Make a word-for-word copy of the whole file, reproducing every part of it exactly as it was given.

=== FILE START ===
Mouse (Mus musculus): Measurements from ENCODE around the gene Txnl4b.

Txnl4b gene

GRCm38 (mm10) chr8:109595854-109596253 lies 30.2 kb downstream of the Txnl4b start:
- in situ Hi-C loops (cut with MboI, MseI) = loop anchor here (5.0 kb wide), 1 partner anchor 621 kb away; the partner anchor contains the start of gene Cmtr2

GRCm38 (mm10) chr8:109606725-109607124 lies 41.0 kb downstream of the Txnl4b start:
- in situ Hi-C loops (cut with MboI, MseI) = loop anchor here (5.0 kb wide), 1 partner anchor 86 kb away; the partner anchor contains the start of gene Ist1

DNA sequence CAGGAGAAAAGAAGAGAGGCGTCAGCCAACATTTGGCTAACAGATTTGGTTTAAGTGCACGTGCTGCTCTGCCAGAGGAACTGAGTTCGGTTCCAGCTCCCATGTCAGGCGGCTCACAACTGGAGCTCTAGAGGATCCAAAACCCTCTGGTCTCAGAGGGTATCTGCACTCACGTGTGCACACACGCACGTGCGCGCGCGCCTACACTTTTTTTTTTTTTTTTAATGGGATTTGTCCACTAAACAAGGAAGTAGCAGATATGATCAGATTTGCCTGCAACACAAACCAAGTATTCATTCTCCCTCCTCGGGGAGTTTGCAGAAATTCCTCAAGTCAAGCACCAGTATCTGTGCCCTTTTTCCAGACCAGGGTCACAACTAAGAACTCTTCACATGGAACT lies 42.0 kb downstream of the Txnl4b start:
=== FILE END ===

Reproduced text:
Mouse (Mus musculus): Measurements from ENCODE around the gene Txnl4b.

Txnl4b gene

GRCm38 (mm10) chr8:109595854-109596253 lies 30.2 kb downstream of the Txnl4b start:
- in situ Hi-C loops (cut with MboI, MseI) = loop anchor here (5.0 kb wide), 1 partner anchor 621 kb away; the partner anchor contains the start of gene Cmtr2

GRCm38 (mm10) chr8:109606725-109607124 lies 41.0 kb downstream of the Txnl4b start:
- in situ Hi-C loops (cut with MboI, MseI) = loop anchor here (5.0 kb wide), 1 partner anchor 86 kb away; the partner anchor contains the start of gene Ist1

DNA sequence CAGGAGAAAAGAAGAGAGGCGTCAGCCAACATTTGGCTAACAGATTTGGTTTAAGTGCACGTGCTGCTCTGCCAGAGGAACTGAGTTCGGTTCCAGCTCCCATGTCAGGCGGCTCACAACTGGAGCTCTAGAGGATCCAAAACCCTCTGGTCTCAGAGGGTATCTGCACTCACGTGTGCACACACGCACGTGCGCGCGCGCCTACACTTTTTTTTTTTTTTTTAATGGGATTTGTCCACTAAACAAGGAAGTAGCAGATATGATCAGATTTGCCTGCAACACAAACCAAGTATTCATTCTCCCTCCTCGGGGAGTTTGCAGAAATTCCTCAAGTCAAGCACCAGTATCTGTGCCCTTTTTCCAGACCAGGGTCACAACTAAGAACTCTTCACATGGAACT lies 42.0 kb downstream of the Txnl4b start: